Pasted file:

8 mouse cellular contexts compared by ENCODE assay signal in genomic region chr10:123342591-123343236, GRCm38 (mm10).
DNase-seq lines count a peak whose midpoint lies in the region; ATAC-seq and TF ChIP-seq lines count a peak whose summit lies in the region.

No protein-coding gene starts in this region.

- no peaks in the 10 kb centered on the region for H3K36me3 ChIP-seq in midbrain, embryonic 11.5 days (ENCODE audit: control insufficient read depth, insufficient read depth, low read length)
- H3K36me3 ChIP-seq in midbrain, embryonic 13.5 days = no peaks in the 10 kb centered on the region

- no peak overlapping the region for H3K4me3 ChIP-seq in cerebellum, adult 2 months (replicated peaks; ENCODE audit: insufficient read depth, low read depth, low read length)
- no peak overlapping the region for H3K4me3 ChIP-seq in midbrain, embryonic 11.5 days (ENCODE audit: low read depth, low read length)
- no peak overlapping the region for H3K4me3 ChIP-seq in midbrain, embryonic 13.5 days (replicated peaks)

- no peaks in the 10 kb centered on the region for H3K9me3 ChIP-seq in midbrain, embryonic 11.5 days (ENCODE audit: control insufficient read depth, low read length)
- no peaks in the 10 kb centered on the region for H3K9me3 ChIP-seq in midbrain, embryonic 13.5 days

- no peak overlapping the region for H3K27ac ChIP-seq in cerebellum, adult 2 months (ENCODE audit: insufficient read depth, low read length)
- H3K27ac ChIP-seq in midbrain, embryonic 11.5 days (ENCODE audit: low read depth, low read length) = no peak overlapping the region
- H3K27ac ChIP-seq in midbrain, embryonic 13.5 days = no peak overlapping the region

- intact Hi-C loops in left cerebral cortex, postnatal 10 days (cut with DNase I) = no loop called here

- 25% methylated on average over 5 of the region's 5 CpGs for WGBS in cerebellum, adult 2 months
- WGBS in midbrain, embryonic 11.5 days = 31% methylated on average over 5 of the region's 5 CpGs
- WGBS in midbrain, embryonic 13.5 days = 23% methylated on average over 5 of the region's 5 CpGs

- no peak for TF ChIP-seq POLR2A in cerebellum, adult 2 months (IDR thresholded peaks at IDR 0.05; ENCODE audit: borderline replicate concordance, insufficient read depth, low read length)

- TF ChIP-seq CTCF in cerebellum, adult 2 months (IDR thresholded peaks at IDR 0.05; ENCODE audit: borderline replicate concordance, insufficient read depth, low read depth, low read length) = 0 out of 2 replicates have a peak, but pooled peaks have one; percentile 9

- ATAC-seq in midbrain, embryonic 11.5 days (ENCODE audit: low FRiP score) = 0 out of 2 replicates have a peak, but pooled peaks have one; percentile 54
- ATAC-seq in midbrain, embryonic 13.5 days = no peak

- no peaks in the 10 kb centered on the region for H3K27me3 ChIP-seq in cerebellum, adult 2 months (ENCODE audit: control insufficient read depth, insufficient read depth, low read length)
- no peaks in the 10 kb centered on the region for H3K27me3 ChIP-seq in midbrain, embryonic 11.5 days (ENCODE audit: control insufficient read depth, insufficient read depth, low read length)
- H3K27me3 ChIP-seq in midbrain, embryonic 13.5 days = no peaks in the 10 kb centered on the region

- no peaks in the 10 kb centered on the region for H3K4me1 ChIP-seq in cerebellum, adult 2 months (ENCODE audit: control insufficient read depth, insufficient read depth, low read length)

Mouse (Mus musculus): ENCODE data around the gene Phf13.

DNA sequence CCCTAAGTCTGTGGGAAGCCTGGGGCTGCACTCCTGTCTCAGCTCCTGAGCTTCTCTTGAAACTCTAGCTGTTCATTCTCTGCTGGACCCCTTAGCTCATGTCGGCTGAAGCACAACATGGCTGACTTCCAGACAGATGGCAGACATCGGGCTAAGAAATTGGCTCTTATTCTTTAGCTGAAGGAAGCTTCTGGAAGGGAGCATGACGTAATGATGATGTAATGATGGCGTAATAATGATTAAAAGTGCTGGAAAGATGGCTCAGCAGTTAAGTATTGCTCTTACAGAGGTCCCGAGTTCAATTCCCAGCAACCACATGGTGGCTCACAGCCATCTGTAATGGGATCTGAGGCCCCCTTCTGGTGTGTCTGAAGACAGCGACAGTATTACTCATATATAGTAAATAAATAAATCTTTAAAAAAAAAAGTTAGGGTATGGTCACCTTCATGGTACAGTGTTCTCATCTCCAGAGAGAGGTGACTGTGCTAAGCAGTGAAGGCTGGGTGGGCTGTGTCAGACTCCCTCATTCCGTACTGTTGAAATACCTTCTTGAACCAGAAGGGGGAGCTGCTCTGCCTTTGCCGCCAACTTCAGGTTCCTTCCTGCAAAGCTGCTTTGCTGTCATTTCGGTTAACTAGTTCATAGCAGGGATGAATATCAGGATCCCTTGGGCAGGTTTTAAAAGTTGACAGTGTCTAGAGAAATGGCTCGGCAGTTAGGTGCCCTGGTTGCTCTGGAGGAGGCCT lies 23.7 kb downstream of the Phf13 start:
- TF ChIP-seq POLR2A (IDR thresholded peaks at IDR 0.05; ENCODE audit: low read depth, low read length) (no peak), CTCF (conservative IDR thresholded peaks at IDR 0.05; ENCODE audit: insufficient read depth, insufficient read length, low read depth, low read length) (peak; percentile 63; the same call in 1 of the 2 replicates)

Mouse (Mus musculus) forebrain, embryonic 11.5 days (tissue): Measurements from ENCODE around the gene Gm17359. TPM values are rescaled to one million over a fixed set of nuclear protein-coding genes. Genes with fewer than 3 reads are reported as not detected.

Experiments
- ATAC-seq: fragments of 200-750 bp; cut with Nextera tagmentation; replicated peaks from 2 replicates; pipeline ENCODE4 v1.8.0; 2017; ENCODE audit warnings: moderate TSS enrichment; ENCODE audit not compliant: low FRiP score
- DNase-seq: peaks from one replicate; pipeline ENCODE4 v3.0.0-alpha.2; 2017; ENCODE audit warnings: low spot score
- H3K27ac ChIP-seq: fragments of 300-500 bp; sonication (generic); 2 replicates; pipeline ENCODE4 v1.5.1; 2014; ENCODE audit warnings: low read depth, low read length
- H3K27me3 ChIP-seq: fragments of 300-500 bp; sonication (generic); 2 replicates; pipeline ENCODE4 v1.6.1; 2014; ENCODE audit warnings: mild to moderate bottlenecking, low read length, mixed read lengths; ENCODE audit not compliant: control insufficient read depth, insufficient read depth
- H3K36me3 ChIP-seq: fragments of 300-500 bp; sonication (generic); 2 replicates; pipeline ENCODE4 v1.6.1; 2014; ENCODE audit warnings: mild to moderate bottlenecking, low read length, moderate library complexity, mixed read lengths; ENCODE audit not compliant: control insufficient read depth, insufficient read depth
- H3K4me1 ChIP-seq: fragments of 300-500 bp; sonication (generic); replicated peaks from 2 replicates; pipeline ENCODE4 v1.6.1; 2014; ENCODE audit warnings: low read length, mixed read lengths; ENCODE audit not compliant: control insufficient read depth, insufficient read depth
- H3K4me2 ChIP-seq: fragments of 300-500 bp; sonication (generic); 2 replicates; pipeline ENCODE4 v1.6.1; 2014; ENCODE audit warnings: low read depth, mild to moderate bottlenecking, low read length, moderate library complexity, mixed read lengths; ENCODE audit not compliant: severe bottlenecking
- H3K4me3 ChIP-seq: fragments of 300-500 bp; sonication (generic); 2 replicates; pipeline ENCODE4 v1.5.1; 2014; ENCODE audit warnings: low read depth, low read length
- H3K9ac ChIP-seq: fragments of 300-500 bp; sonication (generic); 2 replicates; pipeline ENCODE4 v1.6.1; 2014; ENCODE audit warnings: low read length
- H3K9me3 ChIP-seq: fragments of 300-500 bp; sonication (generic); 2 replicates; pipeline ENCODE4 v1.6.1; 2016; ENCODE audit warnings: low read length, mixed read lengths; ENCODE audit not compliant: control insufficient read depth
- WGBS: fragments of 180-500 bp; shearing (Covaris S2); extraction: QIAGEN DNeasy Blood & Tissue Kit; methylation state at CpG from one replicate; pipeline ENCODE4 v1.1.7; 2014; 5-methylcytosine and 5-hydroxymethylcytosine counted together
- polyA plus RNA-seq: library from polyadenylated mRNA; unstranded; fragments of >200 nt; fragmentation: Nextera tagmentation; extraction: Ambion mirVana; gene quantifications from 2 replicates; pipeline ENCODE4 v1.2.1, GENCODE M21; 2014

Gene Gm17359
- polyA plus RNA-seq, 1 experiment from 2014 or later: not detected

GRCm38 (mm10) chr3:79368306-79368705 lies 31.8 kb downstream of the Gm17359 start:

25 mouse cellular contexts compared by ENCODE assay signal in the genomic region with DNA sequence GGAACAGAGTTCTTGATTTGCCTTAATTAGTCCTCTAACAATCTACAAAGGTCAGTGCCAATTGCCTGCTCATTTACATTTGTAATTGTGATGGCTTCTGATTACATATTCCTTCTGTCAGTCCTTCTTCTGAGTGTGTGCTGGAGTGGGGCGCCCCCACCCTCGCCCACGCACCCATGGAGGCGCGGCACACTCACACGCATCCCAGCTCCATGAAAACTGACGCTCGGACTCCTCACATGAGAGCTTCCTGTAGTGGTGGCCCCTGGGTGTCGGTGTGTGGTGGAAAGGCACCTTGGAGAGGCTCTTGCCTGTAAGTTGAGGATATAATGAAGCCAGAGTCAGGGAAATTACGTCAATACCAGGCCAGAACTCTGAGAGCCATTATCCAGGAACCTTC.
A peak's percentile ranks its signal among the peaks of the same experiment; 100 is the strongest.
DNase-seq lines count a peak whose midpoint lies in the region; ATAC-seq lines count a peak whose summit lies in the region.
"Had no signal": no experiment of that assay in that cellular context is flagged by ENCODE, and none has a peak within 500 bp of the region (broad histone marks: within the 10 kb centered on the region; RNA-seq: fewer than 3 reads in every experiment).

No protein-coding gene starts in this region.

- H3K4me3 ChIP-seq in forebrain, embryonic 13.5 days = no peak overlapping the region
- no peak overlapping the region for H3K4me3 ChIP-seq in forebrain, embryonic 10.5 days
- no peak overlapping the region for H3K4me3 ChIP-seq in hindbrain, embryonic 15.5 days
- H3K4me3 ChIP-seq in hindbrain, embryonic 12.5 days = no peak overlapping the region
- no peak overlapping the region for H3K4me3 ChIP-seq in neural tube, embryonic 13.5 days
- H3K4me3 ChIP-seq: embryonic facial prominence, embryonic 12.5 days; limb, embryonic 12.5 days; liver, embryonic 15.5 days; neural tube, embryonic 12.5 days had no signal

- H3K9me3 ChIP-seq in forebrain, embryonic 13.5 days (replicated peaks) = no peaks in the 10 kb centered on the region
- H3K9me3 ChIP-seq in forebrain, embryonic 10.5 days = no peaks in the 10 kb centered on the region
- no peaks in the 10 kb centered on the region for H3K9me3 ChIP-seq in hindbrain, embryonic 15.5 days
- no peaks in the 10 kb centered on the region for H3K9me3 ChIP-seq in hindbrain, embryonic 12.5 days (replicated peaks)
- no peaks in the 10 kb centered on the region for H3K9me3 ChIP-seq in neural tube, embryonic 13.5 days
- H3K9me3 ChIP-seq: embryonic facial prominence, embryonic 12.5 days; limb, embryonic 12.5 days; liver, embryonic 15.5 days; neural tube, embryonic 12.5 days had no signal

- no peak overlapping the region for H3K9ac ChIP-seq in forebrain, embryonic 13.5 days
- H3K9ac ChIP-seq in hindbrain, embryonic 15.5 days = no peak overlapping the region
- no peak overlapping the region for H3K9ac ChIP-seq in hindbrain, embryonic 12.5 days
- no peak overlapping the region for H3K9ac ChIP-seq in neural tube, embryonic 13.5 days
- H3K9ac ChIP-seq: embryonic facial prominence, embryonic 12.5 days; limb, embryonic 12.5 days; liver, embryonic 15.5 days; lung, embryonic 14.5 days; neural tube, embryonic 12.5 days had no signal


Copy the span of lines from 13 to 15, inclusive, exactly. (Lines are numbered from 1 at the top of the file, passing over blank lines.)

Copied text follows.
- H3K27ac ChIP-seq in midbrain, embryonic 13.5 days = no peak overlapping the region

- intact Hi-C loops in left cerebral cortex, postnatal 10 days (cut with DNase I) = no loop called here

- 25% methylated on average over 5 of the region's 5 CpGs for WGBS in cerebellum, adult 2 months